There is not much point in going there if you’ve managed to get away from it. The people talking about the people who are defectively designed are, of course, not the people defectively designed themselves. No, they are the people who determine which people are defectively designed, and which people are effectively designed; they couldn’t do so, or so goes the theory, if they were defectively designed. Imagine the difficulties involved in becoming disentangled from that illusion. Illusion it is, but it isn’t the only thing going, so excuse me while I eject myself from the entire argument. Significance, as I see it, is sometimes a matter of rejecting insignificance. I feel much better knowing I’m not contributing to the problem, even if not contributing to the problem is not likely to win me any awards.

Gun Ownership Prohibition Bill Introduced In Florida

Tallahassee, we’ve got a problem, and it’s called HB 1355. According to a Herald-Tribune blog post, Florida rep files bill to bar mentally ill from buying guns, State Representative Barbara Watson D-Tallahasse has just introduced a bill to deprive a segment of the citizenry of their constitutionally guaranteed right to own a firearm. There is now this piece of, legislation is not the word I had in mind, to be debated.

Under HB 1355, a person could be prohibited from purchasing a firearm if the examining physician finds the person imminently dangerous to himself or others and files a special certificate that if the person doesn’t agree to voluntary commitment for treatment, an involuntary commitment petition will be filed.

Alright. If that sounds like gun prohibition for a person who has been involuntarily committed. Think again.

At the time the person is diagnosed as dangerous, the person would receive written notice of the certification and agrees to accept voluntary commitment with a full understanding that he or she will be prohibited from purchasing a firearm or applying for a concealed weapons or firearms license or retaining one.

We’re talking about a plea bargain deal of the sort they offer in Virginia, the state with more National Instant Criminal Background Check System (NICS) entrees than any other state in the union. You don’t get a reward for signing into the hospital voluntarily, instead you lose your gun ownership rights.

Were this bill law then, anybody who went into the  hospital after being Baker Acted, that is, hospitalized after a 3 day hold for evaluation purposes, would then be listed in the NICS database.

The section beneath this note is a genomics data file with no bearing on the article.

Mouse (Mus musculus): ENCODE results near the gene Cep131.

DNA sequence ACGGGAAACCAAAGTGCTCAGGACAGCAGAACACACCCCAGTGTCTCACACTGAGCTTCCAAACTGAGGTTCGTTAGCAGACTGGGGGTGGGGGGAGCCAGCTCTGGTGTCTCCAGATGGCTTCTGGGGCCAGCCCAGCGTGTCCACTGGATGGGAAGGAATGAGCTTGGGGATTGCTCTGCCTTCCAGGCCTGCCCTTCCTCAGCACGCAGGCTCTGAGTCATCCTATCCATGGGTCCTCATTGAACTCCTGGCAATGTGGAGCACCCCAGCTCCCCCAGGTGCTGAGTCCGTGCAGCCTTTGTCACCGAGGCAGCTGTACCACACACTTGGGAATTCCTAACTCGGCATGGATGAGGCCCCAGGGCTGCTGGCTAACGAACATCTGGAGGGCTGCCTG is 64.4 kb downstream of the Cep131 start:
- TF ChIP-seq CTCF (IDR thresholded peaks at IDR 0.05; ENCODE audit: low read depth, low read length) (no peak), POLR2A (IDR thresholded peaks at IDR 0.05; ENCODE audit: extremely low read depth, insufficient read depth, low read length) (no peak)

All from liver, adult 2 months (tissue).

If the person refused to sign, he or she would be involuntarily hospitalized, in which case he or she can kiss his or her 2nd amendment rights goodbye anyway.

Not a good bill. This bill would prejudice law enforcement against people on the basis of psychiatric history. It would also send their names to the top of the list of suspects anytime a violent crime occurred in their locality.

Repercussions from the Sandy Hook tragedy slight in Florida

It looks like Florida may not suffer as extensively from the fallout over the Newtown Connecticut massacre as some other states. The Palm Beach Post headline,  State May Shrink Mental Health Spending, doesn’t tell the whole story.

Despite a growth in the state’s anticipated revenue for the first time in six years, Gov. Rick Scott’s proposed 2013-2014 budget does not include any increase for mental health services. Neither Scott nor GOP legislative leaders mentioned the issue as a priority on the opening day of the legislative session Tuesday. And lawmakers appear split on the only two proposals in play — mandatory mental health screening of elementary school students and extending the observation period for patients who are involuntarily committed by law enforcement or health officials.

The problem concerns these two pieces of legislation that I hope our legislators will have the common sense and decency to table or vote down. Busting school children for “mental illness” is what mandatory mental health screening is all about and, frankly, if there’s one thing we don’t need, that is it. Labeling children “mentally ill”, and putting them on powerful pharmaceuticals, is not good for their educations, nor is it good for their futures. Extending the Baker Act would be a completely absurd, unnecessary, and as far as humanity goes, a wasteful thing to do.

Thankfully, given our republican controlled legislature, as bad as things are, these representatives are not in hurry to make them worse. Praised be the tightwad when the spending he isn’t spending on is repressive and draconian legislation.

The issue with spending is that it could, if it were used for something else besides busting people for “mental illness”, reduce mental health spending in the state anyway.

More than half of Florida’s mental health spending goes to hospitalization. Other states, on average, spend less than 30 percent on hospitalization, said Florida Council for Community Mental Health President Bob Sharpe.